W3C home > Mailing lists > Public > public-webappsec@w3.org > May 2016

Re: Subresource integrity and mixed-content warnings

From: Frederik Creemers <frederikcreemers@gmail.com>
Date: Mon, 23 May 2016 20:49:17 +0000
Message-ID: <CAJA=sDSsqBX6NB+65k_iTmTjCz0kLoOKk7=ZqvoHUpTPxXU+cA@mail.gmail.com>
To: Crispin Cowan <crispin@microsoft.com>, Chris Palmer <palmer@google.com>
Cc: "public-webappsec@w3.org" <public-webappsec@w3.org>
Even if bandwidth weren' an issue, I wouldn't want to proxy them anyway. I
like podcasts for the same reason I like the web, anyone can set up their
own little corner of the internet, without a middleman. I don't want to
become a middleman in podcasting, Collecting analytics on podcasts is also
hard enough as it is already. I don't want to limit the data podcasters get
about their listeners even more.

On Mon, May 23, 2016 at 9:58 PM Crispin Cowan <crispin@microsoft.com> wrote:

> Its not lying; the content stream really is coming from
> HTTPS://yoursever.com/ complete with all 3 guarantees. The hidden fact
> that yourserver.com is fetching its bitstream from a Ouija board is a
> separate matter J This is similar to the discussion we had at the F2F a
> week ago; HTTPS guarantees that yourserver.com said it, but does not and
> cannot guarantee where yourserver.com got it from.
>
>
>
> But yes it likely is an issue WRT the originator’s TOS, get your own
> lawyer etc., and definitely would be a bandwidth issue.
>
>
>
> *From:* Chris Palmer [mailto:palmer@google.com]
> *Sent:* Monday, May 23, 2016 12:12 PM
> *To:* Frederik Creemers <frederikcreemers@gmail.com>
> *Cc:* public-webappsec@w3.org
> *Subject:* Re: Subresource integrity and mixed-content warnings
>
>
>
> On Mon, May 23, 2016 at 12:04 PM, Frederik Creemers <
> frederikcreemers@gmail.com> wrote:
>
>
>
> Thank you for the reply, it makes total sense. It looks to me like the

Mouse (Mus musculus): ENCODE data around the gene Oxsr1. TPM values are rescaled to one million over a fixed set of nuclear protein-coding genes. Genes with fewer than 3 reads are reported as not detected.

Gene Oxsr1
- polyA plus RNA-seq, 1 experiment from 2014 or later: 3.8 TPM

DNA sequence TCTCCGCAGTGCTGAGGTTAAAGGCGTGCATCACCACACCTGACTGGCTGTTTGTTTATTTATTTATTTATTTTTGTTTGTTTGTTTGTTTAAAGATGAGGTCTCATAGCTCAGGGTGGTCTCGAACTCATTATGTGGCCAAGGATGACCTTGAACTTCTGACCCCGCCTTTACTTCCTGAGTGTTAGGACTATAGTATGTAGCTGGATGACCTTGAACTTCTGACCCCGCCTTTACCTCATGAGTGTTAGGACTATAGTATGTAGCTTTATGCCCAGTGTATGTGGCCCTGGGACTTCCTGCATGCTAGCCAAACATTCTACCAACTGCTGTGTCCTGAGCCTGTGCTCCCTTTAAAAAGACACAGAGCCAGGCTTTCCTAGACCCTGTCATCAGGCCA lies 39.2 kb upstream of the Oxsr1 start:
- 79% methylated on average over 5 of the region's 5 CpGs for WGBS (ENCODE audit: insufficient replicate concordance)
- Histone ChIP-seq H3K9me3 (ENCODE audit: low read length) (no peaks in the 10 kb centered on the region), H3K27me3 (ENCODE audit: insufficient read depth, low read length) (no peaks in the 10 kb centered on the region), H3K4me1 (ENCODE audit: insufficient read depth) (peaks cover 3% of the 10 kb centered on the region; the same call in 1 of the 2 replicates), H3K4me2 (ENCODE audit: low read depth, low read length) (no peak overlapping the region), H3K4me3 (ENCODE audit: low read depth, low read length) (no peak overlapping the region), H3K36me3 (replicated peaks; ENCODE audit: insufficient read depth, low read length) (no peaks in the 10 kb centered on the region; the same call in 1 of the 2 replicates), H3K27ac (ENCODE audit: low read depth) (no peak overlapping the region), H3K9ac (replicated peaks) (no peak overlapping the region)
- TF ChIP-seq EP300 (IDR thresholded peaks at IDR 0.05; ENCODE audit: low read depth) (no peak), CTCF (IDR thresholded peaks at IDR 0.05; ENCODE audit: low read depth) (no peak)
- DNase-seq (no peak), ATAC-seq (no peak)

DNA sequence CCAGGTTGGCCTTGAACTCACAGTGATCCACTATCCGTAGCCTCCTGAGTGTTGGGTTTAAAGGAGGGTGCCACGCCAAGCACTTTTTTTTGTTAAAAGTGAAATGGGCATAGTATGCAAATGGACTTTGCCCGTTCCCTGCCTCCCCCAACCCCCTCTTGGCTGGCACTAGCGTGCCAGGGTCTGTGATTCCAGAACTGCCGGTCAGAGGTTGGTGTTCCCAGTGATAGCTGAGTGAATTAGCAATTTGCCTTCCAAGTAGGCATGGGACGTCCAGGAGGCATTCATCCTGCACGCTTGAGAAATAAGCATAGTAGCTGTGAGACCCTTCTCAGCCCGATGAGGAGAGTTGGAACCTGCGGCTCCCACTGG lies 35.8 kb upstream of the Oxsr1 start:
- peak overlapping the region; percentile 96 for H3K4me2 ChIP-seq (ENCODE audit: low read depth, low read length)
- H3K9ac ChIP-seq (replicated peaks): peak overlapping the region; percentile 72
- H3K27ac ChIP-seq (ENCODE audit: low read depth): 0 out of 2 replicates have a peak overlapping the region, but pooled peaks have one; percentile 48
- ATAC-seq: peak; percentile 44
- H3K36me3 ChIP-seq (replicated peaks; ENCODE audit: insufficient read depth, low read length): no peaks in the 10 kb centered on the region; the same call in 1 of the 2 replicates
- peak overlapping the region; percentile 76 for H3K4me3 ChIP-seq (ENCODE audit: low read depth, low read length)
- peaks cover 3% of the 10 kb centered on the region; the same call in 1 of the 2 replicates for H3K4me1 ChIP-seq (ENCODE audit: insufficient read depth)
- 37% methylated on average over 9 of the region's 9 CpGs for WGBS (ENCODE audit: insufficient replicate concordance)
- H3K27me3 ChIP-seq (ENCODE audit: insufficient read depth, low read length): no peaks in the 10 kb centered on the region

> biggest issue here is transparency to the user. Security and privacy are
> complicated, even for tech savvy people, and you can't expect most people
> to take the time to overthink what security guarantees a particular web
> application they're using does and does not offer, so I understand browsers
> want to give users a very clear "this website is secure" or "this website
> is not secure" signal. Your response has also made me realize that there's
> no workaround for this that I can implement, as there's nothing that I can
> set up to magically make the connection between the user's browser and the
> podcaster's server secure (authenticated and encrypted).
>
>
>
> Well, technically, it would be possible to lie. You could have your server
> proxy the original podcast servers, and then the browsers would think that
> the podcasts came from https://yourserver.com.
>
>
>
> But, that would be lying :) and it would also incur heavy bandwidth costs
> on you. Also, I am not a lawyer, but it might be that not all podcast
> publishers would approve of such a plan.
>
>
>
> I guess the only thing I can do is hope that media servers start accepting
> secure connections as quickly as possible.
>
>
>
> If it makes you feel any better, you're not alone. :)
>
Received on Monday, 23 May 2016 20:49:56 UTC

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